The Medical Research Council (MRC) and Engineering and Physical Sciences Research Council (EPSRC) have jointly awarded £16m fund to six universities in the UK to develop new molecular pathology tests.
The new molecular tests being developed will be used to deliver stratified medicine in a wide range of disease areas.
Stratified medicine is an approach that subdivides patients with a shared disease into groups based on their risk of the disease progressing or how they respond to treatment.
The MRC and EPSRC have supported six nodes led by the universities of Edinburgh, Glasgow, Leicester, Manchester, Newcastle and Nottingham, in a bid to support molecular pathology.
Each node brings researchers, clinicians and industry together to develop molecular diagnostic tools to enable stratification in disease areas, including cancer, respiratory diseases, digestive disease, infections, rheumatoid arthritis, psoriasis and lupus.
The six nodes are said to collaborate with 20 industrial partners, comprising diagnostic and instrumentation companies and innovative technology and data SMEs.
The £2m is provided for Edinburgh-St Andrews consortium that will carry out research in the areas of molecular pathology, informatics and genome sciences. It will incorporate state-of-the-art genomic and epigenomic methods for diagnosis of acutely ill children and will develop liquid biopsies to manage cancer through analysis of circulating tumour DNA.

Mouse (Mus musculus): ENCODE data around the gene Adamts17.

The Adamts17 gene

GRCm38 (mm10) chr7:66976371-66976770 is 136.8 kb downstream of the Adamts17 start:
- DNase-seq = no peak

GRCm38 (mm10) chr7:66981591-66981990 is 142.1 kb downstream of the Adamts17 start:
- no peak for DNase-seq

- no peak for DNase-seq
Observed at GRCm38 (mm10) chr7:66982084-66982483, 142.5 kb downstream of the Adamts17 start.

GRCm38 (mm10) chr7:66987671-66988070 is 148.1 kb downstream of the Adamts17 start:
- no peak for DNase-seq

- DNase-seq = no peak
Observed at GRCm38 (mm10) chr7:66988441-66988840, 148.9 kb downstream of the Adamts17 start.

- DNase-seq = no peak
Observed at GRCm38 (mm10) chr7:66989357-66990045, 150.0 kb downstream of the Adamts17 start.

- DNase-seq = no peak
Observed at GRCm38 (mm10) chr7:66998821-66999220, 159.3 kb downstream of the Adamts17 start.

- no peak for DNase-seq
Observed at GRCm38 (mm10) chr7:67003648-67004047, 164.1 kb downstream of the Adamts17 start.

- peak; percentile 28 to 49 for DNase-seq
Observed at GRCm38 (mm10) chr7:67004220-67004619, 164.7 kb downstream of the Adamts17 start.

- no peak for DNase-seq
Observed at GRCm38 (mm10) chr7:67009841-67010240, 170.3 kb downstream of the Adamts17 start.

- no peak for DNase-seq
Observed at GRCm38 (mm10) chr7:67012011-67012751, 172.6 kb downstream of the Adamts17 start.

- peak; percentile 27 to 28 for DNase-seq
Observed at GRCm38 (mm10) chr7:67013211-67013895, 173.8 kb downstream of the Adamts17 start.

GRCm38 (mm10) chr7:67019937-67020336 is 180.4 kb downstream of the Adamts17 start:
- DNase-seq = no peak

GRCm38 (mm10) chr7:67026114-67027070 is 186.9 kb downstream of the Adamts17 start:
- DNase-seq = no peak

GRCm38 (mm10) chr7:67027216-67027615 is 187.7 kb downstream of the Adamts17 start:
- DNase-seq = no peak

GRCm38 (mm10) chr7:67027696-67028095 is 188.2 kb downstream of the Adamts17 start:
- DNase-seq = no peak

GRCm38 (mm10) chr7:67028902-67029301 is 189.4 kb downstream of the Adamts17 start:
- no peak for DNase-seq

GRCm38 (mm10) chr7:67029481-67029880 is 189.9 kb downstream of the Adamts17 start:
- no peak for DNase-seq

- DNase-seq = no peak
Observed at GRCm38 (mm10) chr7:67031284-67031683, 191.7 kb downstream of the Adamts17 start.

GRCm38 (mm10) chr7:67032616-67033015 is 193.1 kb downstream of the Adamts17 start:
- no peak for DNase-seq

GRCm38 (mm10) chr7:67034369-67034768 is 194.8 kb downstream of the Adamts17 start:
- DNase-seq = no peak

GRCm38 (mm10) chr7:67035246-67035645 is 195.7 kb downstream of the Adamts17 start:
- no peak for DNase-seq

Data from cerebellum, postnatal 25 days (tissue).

Around £3.4m fund will be used by the Glasgow Molecular Pathology Node to incorporate pathology, genomics and informatics.
The node, including University of Leicester, Loughborough University and University Hospitals of Leicester NHS Trust, are provided with £2.5m fund to develop breath analysis tests that use the same technology as that used to detect explosives in war zones.
With around £2.9m fund, Manchester node will develop biomarker based molecular pathology tests. The Newcastle node will involve in the development of new lab tests for rare and chronic diseases, with around £2.7m.
The Nottingham node will be provided about £2.4m to bring together informatics, computational modelling and molecular pathology to find new biomarkers for a range of diseases, specifically affecting the digestive and respiratory systems and the liver.
Image: Six UK universities to develop new molecular pathology tests to deliver stratified medicine in a wide range of disease areas. Photo: courtesy of Medical Research Council.